I can relate, as I have been through physical and emotional abuse as a child, as well as being a child of divorce.
    Don't be. I have simply experienced life. Everyone experiences challenges. Some far worse than anything I've seen. Still, where would any of us without our life experiences, good or bad?

    I've ended up in a good place. I have no complaints.

  5. #35
    Veteran Member bajisima's Avatar
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    Quote Originally Posted by Hollywood View Post
    People who cannot deal with life successfully is ALSO just part of life.
    I am all in favor of having trained counselors in schools who can guide troubled or abused to the proper agency/resource to help them.
    However, I do not feel it is the place of the public schools to "teach" children the "subjects" you refer to in your original post on this matter.
    Agree. Though I think teachers need to be somewhat intuitive to recognize symptoms or issues that come up (depression, anger etc) and be able to send them to the counselors for that assistance. Teachers really need to focus on getting kids ready for the real world, warts and all.
    Thanks from Hollywood, Friday13 and HCProf

  6. #36
    Walking in a Storm! thrilling's Avatar
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    Quote Originally Posted by Dutch View Post
    Don't be. I have simply experienced life. Everyone experiences challenges. Some far worse than anything I've seen. Still, where would any of us without our life experiences, good or bad?

    I've ended up in a good place. I have no complaints.
    Cheers.

  7. #37
    Veteran Member Dr Sampson Simpson's Avatar
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    Quote Originally Posted by thrilling View Post
    Dealing with the following subjects.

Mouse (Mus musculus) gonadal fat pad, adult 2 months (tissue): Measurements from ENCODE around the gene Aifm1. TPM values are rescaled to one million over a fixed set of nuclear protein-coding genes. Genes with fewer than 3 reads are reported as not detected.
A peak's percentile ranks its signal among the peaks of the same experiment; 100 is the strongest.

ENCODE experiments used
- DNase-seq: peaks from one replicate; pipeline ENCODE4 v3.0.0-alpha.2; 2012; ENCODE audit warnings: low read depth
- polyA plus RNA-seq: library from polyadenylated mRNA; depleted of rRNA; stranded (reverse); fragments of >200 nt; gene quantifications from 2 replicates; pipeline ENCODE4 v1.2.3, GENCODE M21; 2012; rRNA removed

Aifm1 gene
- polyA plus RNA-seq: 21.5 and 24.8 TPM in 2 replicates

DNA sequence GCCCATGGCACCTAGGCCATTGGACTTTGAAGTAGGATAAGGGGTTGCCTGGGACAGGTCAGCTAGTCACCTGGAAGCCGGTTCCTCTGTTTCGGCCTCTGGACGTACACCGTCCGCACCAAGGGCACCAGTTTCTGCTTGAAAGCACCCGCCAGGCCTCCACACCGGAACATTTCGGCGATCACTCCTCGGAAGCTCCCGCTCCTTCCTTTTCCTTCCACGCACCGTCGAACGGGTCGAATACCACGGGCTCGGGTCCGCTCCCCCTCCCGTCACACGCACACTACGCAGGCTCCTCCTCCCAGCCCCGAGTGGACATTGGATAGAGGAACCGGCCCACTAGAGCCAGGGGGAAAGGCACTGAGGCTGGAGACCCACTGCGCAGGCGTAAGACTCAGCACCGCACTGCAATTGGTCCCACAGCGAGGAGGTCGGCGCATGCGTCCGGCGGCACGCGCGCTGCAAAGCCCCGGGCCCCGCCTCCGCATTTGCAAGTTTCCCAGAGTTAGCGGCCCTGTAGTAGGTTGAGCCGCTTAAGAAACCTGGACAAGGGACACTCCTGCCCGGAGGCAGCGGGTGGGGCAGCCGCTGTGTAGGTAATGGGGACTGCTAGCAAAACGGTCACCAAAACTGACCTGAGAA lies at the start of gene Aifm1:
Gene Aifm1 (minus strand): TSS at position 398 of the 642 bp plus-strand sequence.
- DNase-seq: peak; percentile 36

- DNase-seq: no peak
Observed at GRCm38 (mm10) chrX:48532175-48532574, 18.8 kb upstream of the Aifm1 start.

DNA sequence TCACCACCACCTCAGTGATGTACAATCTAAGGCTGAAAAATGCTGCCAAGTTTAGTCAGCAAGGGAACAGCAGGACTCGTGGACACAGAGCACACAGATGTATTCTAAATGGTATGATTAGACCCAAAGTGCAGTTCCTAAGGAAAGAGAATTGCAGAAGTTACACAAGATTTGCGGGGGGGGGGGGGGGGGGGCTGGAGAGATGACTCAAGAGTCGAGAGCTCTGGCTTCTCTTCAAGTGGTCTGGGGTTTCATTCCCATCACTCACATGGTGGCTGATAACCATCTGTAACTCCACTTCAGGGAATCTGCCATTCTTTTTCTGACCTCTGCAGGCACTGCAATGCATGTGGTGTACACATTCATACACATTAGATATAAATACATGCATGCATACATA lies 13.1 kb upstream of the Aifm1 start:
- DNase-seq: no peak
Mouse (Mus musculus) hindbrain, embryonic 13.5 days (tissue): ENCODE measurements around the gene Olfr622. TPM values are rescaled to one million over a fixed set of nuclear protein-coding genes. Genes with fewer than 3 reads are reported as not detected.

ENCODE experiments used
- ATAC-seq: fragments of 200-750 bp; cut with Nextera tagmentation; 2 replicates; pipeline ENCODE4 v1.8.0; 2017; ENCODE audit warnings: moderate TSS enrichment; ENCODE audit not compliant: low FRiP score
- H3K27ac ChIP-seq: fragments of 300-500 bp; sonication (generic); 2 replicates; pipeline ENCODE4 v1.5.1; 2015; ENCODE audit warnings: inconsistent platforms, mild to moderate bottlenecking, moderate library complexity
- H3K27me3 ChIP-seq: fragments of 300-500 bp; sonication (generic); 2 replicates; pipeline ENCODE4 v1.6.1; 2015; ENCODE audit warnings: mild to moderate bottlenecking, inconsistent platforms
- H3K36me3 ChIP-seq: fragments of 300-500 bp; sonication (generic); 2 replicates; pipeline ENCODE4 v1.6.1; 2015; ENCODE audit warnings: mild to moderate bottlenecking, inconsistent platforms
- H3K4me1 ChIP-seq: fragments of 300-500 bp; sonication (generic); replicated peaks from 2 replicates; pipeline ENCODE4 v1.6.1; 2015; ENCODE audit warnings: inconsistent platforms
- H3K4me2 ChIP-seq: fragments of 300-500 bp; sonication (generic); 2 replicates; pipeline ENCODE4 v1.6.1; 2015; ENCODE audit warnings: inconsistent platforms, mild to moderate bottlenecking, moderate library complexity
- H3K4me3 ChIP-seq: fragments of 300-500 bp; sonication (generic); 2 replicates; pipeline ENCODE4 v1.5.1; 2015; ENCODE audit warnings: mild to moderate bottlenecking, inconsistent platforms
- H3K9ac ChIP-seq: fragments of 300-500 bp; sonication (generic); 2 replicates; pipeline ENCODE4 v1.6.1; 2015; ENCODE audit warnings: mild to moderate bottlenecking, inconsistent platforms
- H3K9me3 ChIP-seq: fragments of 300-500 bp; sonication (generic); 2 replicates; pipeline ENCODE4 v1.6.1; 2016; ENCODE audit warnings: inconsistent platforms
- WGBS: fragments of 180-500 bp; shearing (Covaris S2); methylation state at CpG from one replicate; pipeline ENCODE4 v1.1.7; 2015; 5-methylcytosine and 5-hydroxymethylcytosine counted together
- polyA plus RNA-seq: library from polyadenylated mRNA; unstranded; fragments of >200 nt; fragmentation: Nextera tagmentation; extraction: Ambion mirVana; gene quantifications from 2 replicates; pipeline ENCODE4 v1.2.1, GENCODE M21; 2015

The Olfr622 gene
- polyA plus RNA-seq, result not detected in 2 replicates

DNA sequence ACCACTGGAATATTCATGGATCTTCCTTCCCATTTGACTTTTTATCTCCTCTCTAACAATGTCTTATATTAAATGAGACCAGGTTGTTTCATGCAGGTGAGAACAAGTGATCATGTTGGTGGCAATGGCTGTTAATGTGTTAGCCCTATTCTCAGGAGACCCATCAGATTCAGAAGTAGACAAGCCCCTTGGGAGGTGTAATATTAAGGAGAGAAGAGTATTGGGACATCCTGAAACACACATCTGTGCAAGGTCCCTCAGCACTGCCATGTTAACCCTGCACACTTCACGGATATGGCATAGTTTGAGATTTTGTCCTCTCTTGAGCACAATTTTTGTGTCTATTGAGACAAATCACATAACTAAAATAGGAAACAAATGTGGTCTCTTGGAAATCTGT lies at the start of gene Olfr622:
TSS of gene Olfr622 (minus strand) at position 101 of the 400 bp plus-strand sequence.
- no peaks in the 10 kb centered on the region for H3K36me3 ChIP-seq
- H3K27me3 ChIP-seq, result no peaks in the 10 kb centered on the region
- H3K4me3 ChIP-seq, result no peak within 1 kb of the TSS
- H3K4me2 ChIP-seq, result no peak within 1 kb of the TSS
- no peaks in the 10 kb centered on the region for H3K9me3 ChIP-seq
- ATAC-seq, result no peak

1: Frustration
    2: Rejection
    3: Peer Pressure
    4: Heart Break
    5: Jealousy
    6: Feelings of inadequacy
    7: All things about sex and what it does to us, not just showing us a Condom.

    There are countless more subjects that would be so beneficial for young people to deal with and learn about, that would prepare them better for life than many
    other subjects that are taught now.
    Don't they have counselors for that? I don't recall ever being taught that, maybe other than peer pressure. The rest are very difficult, and that really is on the parent. Unfortunately for many kids, parents can absolutely suck.

    As has been mentioned already and I totally agree with, you learn that by experience. Just like parents learn how to parent by experience. And kids need to experience loss, and that's why the participation trophy culture is horrible. Granted, OK for very young kids, but they need to learn how to lose, deal with jealousy, inadequacy, heart break by doing. YOu can't teach that. I think that's why you see a spike in school shootings, kids aren't learning how to deal with the hardships of life and then are thrown out into the world, which can be brutal
    Last edited by Dr Sampson Simpson; 21st October 2016 at 11:09 AM.
    Thanks from bajisima and HCProf

  8. #38
    Veteran Member Dr Sampson Simpson's Avatar
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    Quote Originally Posted by syrenn View Post
    take away the phones and computers..... and you know, have them practice..... real life.
    Yeah, you can't block your problems in real life

    Maybe in the future (anybody seen Black Mirror "White Christmas" episode?)

  9. #39
    Walking in a Storm! thrilling's Avatar